I’m glad you’ve asked this, because with my last two projects, Temporary and True Colours, they were both straight mixtapes—a compilation of songs. Some of the records are unmixed demos, but they contain little stories that I thought the fans would like. But with this album now, what I want to do is portray a message, one that’s not really in relation to itself. The music on the album is the usual S-X—heavy beats, fire melodies, relatable lyrics—but I’m experimenting a lot more. I want to portray a solid message with it, too, during a time where people need good energy and vibes. It’ll all make sense when it’s out... It doesn’t make real sense right now for the people reading this conversation, but I can promise you: it will.

How long has the process been in creating it?

A lot of the album started in late 2019; the first single, “In Real Life”, was made in March the same year. Some of the album was made in LA when I was staying at my manager’s house, and most of it was made during the lockdown. Like, in my studio, I’ve got a lot of demos and a lot of ideas that are there which I know where they could head, but a lot of it was just finishing those off. I’m excited for people to hear the new stuff, honestly. I’ve never put an album out, so I’m just looking forward to people being able to hear where I’m coming from, and hear my story.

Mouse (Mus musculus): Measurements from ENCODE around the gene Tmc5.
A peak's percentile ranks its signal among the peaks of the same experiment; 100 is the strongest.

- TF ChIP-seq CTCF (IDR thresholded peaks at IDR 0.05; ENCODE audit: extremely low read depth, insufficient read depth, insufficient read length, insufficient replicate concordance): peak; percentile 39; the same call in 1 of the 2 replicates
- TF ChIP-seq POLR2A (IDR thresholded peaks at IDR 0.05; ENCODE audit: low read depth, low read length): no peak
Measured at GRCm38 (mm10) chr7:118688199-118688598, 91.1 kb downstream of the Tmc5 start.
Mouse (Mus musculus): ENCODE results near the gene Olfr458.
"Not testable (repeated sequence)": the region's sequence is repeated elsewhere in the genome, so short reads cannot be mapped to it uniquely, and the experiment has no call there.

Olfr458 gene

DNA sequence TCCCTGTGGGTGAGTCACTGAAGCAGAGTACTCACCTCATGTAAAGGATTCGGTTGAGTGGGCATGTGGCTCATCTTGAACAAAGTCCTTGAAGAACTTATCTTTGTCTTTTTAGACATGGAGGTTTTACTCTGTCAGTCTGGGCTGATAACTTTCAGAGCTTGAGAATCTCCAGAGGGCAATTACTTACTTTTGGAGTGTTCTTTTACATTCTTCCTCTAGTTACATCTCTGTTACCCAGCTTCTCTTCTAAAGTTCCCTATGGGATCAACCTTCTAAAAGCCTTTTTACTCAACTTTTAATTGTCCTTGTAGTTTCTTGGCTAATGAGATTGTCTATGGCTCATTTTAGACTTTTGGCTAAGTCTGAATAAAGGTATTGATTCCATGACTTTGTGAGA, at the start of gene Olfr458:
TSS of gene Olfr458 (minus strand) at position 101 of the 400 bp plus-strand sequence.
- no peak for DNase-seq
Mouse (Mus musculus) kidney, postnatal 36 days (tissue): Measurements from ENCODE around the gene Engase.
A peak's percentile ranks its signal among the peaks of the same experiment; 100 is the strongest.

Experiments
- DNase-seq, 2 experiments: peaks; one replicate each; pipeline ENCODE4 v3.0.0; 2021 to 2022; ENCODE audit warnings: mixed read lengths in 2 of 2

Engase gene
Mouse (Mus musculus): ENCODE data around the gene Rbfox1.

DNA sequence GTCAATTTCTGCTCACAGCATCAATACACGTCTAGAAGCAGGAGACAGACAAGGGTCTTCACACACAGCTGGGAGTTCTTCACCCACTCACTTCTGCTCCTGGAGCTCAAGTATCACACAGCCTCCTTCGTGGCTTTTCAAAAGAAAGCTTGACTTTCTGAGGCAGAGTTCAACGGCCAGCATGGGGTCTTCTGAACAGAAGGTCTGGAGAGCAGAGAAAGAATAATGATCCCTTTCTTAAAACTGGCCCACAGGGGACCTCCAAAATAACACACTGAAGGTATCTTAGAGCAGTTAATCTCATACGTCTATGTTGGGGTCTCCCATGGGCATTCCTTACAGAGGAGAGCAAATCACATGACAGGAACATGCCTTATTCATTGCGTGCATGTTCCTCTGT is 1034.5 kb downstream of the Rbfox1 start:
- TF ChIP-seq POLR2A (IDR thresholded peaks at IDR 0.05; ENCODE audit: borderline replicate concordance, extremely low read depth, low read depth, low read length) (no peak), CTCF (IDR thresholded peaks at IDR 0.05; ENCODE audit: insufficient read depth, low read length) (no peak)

Becoming an artist means becoming a full-on brand. How have you found being in front of the cameras and the centre of attention?

I think it’s just part of what comes with it. Obviously, it hasn’t even phased me yet because I don’t know if what I’m doing is correct [laughs]. Obviously it is, because it’s going well, but I actually don’t know what I’m doing so I’m kind of winging it. If I’ve got cameras in my face, then I’ve got to get used to it—even talking on the phone, it just feels normal. I can’t explain to you enough about it being organic, but it’s all just very meant-to-be. I feel like I’m on a spiritual path with it all written out for me, and I’m just turning the pages.

Aside from the album, is there anything else we can come to expect from you in the near future?

Yeah, man, my third single is with huge artists so be on the lookout for that. I’m just grateful that everyone is still paying attention, so fortunately everyone’s still here. There’s some good things coming. I also have to shout-out my fans—I love my fans, man. They’re just there for me, and I’m going to be there for them.